We systems programmers love metrics, and we have a lot of them. But in two areas, we struggle: SLAs and KPIs. Service Level Agreements (SLAs) always exist, even if you never agreed to any. The business and end users have expectations and, in their minds, these are SLAs. We may have set them for online but rarely have more than a “suggested” due-out time.
Key Performance Indicators
Key Performance Indicators (KPIs) are the kinds of metrics we can share with the business—ones that reflect a common understanding of a useful measurement, like the number of credit card transactions processed or the number of new accounts opened by day. The vast majority of the metrics we rely on are designed for IT users, not the business. They have meaning to those of us who understand all the multiple ways CPU busy can be used.
WLM doesn’t help much, and the metrics offered for batch don’t have the flexibility to allow a user to define how long they want a job to take. Yet, that’s precisely the kind of information he needs. Instead, you get a performance index, which is not intuitive to most people and doesn’t permit comparison between the expected due-out time and the actual.
As system programmers, we don’t generally communicate well with the business, which means business sees us more as a cost center than a value provider. I think we can do better. Perhaps we need to look for another metric, one that is useful in reaching across the aisle to the business. This is especially true in the area of batch performance.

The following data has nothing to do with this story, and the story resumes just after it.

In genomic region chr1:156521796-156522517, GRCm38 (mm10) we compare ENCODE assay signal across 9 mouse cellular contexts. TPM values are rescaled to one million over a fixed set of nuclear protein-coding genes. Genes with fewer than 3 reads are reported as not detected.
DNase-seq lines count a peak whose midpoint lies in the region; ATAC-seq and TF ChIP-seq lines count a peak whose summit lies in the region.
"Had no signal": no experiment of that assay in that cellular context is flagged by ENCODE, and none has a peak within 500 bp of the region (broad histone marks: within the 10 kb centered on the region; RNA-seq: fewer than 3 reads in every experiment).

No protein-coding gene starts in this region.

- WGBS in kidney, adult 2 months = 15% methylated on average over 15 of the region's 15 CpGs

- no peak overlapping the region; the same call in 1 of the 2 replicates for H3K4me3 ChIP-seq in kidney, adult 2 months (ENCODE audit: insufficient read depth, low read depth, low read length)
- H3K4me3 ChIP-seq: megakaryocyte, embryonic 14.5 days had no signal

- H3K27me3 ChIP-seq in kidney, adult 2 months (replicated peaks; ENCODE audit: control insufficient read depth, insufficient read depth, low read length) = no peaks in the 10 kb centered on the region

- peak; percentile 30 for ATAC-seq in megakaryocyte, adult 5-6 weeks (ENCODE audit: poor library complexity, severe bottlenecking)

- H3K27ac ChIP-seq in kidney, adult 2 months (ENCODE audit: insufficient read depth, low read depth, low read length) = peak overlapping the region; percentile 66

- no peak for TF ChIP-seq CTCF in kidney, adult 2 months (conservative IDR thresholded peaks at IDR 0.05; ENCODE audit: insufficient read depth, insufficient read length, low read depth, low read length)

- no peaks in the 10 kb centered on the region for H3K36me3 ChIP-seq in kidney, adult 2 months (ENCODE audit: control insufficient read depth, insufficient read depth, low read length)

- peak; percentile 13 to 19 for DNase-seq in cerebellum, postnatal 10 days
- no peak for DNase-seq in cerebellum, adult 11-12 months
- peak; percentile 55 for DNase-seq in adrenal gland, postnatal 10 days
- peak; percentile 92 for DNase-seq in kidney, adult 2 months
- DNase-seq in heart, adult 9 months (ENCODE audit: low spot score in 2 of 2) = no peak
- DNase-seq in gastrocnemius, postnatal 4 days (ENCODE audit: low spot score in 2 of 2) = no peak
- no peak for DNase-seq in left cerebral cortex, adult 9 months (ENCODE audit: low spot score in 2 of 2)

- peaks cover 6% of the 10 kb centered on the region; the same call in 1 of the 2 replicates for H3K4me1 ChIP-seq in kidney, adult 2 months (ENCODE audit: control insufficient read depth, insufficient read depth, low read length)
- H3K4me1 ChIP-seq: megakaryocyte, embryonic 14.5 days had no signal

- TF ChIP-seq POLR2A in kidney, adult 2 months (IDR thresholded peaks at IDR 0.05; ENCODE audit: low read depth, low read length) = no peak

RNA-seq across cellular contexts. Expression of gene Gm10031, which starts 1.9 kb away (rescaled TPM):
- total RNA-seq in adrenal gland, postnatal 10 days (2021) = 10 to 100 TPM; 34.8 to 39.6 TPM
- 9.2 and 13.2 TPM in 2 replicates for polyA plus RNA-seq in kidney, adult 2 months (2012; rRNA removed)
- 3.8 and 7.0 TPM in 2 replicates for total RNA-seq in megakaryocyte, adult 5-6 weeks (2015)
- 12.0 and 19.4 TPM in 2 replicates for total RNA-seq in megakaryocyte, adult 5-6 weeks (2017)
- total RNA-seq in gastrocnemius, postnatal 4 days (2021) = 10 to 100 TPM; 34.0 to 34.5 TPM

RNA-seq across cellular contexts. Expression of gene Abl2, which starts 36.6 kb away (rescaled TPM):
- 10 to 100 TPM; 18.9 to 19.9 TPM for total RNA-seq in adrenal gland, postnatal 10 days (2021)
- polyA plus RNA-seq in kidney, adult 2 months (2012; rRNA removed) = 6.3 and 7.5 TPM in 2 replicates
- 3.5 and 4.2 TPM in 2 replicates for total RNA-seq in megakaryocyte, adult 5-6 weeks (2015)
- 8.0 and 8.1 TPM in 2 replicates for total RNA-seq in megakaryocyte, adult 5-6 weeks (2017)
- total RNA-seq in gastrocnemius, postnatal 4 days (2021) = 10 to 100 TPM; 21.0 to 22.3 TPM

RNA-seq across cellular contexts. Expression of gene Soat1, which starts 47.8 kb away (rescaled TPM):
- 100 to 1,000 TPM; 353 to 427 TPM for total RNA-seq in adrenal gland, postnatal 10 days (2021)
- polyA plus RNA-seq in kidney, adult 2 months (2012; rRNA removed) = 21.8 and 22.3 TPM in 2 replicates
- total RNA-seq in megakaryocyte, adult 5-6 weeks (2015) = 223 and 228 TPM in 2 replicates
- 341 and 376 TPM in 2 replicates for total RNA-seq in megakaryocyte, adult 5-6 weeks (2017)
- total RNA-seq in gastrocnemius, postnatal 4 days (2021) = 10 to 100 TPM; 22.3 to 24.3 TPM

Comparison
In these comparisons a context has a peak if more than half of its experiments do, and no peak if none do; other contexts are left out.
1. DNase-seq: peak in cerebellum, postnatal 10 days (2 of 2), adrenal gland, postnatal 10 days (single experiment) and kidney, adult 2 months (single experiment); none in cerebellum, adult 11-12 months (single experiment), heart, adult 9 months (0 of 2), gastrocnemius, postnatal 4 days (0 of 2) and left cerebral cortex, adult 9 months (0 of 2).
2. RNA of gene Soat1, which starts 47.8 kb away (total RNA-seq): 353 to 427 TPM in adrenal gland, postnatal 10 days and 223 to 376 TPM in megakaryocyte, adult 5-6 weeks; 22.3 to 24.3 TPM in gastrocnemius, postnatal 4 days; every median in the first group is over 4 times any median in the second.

A Brand New Metric
Within ThruPut Manager, we’ve created the Batch Service Metric (BSM) which allows you to define “target,” “acceptable,” and “critical” thresholds for each service group in your ThruPut Manager policy in real or actual wall clock times. ThruPut Manager does the best it can to deliver on the service required using queue management and job selection.
ThruPut Manager uses the BSM to measure and report on service. You can get immediate feedback on job performance including “in-flight” jobs and relative position in the queue. ThruPut Manager can even tell you when a job is going to start.
Leveraging the Batch Service Metric
But what really matters is how the BSM can facilitate communication. The business can define what they need in the same terms that Operations will use to measure the performance.
ThruPut Manager can help you set and achieve SLAs that are achievable and desirable. Give it a try and see how better communication between IT and the business can lead to career opportunities and advancement.